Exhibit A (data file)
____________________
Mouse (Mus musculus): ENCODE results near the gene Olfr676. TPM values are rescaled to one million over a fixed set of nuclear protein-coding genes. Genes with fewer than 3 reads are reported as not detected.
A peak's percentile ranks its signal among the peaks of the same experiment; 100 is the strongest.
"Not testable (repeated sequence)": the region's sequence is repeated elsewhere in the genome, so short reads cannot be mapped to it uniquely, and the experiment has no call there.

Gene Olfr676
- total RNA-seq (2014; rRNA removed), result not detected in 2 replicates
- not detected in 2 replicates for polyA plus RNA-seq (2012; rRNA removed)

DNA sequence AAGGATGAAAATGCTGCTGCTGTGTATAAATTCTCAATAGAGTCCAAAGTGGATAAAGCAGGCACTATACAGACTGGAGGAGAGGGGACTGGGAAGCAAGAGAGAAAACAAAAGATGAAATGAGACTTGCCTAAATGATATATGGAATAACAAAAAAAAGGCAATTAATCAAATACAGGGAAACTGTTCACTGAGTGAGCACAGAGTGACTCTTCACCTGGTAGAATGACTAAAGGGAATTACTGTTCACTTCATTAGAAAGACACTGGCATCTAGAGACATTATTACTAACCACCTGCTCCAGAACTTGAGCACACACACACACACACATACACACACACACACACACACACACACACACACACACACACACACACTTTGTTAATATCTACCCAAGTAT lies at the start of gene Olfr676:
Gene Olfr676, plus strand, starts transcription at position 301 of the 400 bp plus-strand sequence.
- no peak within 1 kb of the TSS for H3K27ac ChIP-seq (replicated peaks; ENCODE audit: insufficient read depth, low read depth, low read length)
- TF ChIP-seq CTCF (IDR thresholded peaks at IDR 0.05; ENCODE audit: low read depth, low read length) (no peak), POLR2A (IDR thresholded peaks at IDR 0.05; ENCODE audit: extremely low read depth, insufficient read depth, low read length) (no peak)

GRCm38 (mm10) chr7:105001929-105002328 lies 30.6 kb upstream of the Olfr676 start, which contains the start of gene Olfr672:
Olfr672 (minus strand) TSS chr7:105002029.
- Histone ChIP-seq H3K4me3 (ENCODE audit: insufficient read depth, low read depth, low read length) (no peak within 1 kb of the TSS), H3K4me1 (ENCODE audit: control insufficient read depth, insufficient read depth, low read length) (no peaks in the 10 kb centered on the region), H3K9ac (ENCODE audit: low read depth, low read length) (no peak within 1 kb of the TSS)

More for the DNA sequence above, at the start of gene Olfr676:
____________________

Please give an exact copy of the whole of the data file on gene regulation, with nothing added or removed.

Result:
Mouse (Mus musculus): ENCODE results near the gene Olfr676. TPM values are rescaled to one million over a fixed set of nuclear protein-coding genes. Genes with fewer than 3 reads are reported as not detected.
A peak's percentile ranks its signal among the peaks of the same experiment; 100 is the strongest.
"Not testable (repeated sequence)": the region's sequence is repeated elsewhere in the genome, so short reads cannot be mapped to it uniquely, and the experiment has no call there.

Gene Olfr676
- total RNA-seq (2014; rRNA removed), result not detected in 2 replicates
- not detected in 2 replicates for polyA plus RNA-seq (2012; rRNA removed)

DNA sequence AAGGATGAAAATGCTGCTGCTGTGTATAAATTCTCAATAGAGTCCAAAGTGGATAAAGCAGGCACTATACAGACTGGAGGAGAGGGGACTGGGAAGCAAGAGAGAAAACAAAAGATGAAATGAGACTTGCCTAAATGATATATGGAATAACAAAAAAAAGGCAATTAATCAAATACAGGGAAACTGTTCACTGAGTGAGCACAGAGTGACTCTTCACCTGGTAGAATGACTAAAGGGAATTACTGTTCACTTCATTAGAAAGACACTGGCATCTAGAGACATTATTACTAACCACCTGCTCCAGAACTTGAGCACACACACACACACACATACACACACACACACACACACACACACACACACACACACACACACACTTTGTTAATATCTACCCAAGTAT lies at the start of gene Olfr676:
Gene Olfr676, plus strand, starts transcription at position 301 of the 400 bp plus-strand sequence.
- no peak within 1 kb of the TSS for H3K27ac ChIP-seq (replicated peaks; ENCODE audit: insufficient read depth, low read depth, low read length)
- TF ChIP-seq CTCF (IDR thresholded peaks at IDR 0.05; ENCODE audit: low read depth, low read length) (no peak), POLR2A (IDR thresholded peaks at IDR 0.05; ENCODE audit: extremely low read depth, insufficient read depth, low read length) (no peak)

GRCm38 (mm10) chr7:105001929-105002328 lies 30.6 kb upstream of the Olfr676 start, which contains the start of gene Olfr672:
Olfr672 (minus strand) TSS chr7:105002029.
- Histone ChIP-seq H3K4me3 (ENCODE audit: insufficient read depth, low read depth, low read length) (no peak within 1 kb of the TSS), H3K4me1 (ENCODE audit: control insufficient read depth, insufficient read depth, low read length) (no peaks in the 10 kb centered on the region), H3K9ac (ENCODE audit: low read depth, low read length) (no peak within 1 kb of the TSS)

More for the DNA sequence above, at the start of gene Olfr676: